Please believe me when I tell you that this is not a good idea. Your friends and family care about you or they wouldn’t fall into these categories. They want to be supportive. So they do not deserve to be treated like they are oblivious to your condition, or worse, like they are the enemy.
Still, while supportive it is possible that if it is just a simple activity, it may take a while for your friends and family to process that you really need to stay home and rest. It may even take a while for you, who feels the debilitating fatigue, to process that you need to stay home. Sometimes it is tempting and simpler to just go along with the thought “Go ahead go to the movie. You can sleep when you’re dead.” Oh please – like the heart failure patient needs to invite death into the equation any sooner. Why don’t you just invite the Grim Reaper along to the movie theater with you? Okay so I know the last part is an exaggeration, but so is your head telling your body to do something when your heart is telling you no. In other words, this is a recipe for disaster.
Why? The problem is that every time you overload with activity when your body is saying you need to rest, well you’re not doing your heart any favors. Do you really want to wear it out any sooner than is necessary? As for what others think, you also need to understand that many, if not all of the people who you are interacting with do care about you and they want to enjoy spending time with you. They just cannot fathom how fatigued you feel. And let’s be honest. When you were in the flush of health, could you relate to someone who was suffering the devastating weariness of a chronic illness? No, you were probably oblivious to the feelings of the person.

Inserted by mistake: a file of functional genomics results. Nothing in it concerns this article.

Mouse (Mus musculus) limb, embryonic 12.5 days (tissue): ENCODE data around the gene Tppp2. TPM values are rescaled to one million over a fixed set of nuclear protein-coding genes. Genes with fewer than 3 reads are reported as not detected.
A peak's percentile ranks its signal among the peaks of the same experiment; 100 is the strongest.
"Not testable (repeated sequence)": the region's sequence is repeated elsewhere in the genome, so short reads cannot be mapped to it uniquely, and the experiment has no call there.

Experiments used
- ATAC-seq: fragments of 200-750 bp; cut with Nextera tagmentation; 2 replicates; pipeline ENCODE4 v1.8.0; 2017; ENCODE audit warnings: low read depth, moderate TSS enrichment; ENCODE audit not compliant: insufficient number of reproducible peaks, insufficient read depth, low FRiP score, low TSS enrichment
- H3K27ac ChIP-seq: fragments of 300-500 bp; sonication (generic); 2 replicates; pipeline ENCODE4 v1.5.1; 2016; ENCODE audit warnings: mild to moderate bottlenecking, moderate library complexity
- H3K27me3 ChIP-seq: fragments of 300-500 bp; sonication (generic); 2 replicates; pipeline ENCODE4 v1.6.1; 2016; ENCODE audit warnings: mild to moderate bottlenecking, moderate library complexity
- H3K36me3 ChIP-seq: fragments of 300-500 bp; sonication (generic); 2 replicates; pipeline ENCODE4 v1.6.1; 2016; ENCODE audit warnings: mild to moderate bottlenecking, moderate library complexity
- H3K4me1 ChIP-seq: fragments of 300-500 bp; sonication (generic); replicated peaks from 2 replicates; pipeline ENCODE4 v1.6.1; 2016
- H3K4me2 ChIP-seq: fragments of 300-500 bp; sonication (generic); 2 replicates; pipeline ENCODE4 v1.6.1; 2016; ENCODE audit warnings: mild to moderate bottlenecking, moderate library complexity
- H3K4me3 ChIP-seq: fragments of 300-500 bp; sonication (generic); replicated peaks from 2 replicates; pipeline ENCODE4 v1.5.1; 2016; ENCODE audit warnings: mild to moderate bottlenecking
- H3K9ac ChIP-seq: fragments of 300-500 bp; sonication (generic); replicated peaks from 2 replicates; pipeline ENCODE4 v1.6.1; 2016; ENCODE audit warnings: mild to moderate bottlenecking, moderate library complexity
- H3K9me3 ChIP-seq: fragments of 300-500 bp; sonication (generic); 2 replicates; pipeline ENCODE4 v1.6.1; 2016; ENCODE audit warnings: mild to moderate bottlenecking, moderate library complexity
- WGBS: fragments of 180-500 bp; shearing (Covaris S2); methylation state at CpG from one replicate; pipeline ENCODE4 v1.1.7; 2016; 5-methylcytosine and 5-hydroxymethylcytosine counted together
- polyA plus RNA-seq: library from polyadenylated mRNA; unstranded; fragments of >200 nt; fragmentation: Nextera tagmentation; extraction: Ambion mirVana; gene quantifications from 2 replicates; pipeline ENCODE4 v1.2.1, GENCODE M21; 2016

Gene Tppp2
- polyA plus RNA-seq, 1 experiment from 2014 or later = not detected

So here is what you do when your heart tells you that you need to chill in the face of good-natured pleas to join the gang. You listen patiently to other people, even those who either have advice about what they would do in your shoes, or who just don’t get it. You flash a disarming smile and then you move on to another topic. Then you either discreetly disregard their advice or you customize it according to what you feel like you can really, really do.
I do this proudly and without shame. I do this because my Mom taught me an important lesson about the need to be true to myself and my needs. I remember all those times I ran into the house wanting to do what my friends were doing – even if I was not sure that it was a good idea. Mom would say something really irritating at the time like - “If Mary Smith wanted to jump off the bridge would you want to do it too?” My first thought was “Yikes, Jump off a bridge? I can’t even swim!” But I also wanted to be part of the crowd. So I rolled your eyes and said something like: “Well yes, of course I need to jump off a bridge. What a dumb question.“ And then Mom would look at me, suppressing an eye roll, and would say "No".